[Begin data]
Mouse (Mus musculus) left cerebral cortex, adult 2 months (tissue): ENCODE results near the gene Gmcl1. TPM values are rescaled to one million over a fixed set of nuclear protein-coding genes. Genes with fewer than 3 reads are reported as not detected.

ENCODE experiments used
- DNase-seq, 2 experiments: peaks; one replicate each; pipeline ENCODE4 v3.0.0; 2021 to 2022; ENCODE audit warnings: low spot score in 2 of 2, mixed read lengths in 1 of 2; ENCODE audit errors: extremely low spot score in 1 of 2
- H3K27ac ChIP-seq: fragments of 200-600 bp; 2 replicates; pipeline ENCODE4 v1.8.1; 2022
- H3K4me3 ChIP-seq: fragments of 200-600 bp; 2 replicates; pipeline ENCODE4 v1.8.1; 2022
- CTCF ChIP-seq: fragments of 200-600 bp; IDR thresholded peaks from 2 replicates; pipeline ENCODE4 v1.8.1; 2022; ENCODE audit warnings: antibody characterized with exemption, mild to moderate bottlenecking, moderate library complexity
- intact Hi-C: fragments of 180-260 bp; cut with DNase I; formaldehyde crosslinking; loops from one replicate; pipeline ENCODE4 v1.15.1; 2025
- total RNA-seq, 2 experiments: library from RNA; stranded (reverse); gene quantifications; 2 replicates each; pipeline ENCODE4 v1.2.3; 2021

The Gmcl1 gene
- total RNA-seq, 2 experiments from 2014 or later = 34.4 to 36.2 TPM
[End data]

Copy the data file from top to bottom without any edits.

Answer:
Mouse (Mus musculus) left cerebral cortex, adult 2 months (tissue): ENCODE results near the gene Gmcl1. TPM values are rescaled to one million over a fixed set of nuclear protein-coding genes. Genes with fewer than 3 reads are reported as not detected.

ENCODE experiments used
- DNase-seq, 2 experiments: peaks; one replicate each; pipeline ENCODE4 v3.0.0; 2021 to 2022; ENCODE audit warnings: low spot score in 2 of 2, mixed read lengths in 1 of 2; ENCODE audit errors: extremely low spot score in 1 of 2
- H3K27ac ChIP-seq: fragments of 200-600 bp; 2 replicates; pipeline ENCODE4 v1.8.1; 2022
- H3K4me3 ChIP-seq: fragments of 200-600 bp; 2 replicates; pipeline ENCODE4 v1.8.1; 2022
- CTCF ChIP-seq: fragments of 200-600 bp; IDR thresholded peaks from 2 replicates; pipeline ENCODE4 v1.8.1; 2022; ENCODE audit warnings: antibody characterized with exemption, mild to moderate bottlenecking, moderate library complexity
- intact Hi-C: fragments of 180-260 bp; cut with DNase I; formaldehyde crosslinking; loops from one replicate; pipeline ENCODE4 v1.15.1; 2025
- total RNA-seq, 2 experiments: library from RNA; stranded (reverse); gene quantifications; 2 replicates each; pipeline ENCODE4 v1.2.3; 2021

The Gmcl1 gene
- total RNA-seq, 2 experiments from 2014 or later = 34.4 to 36.2 TPM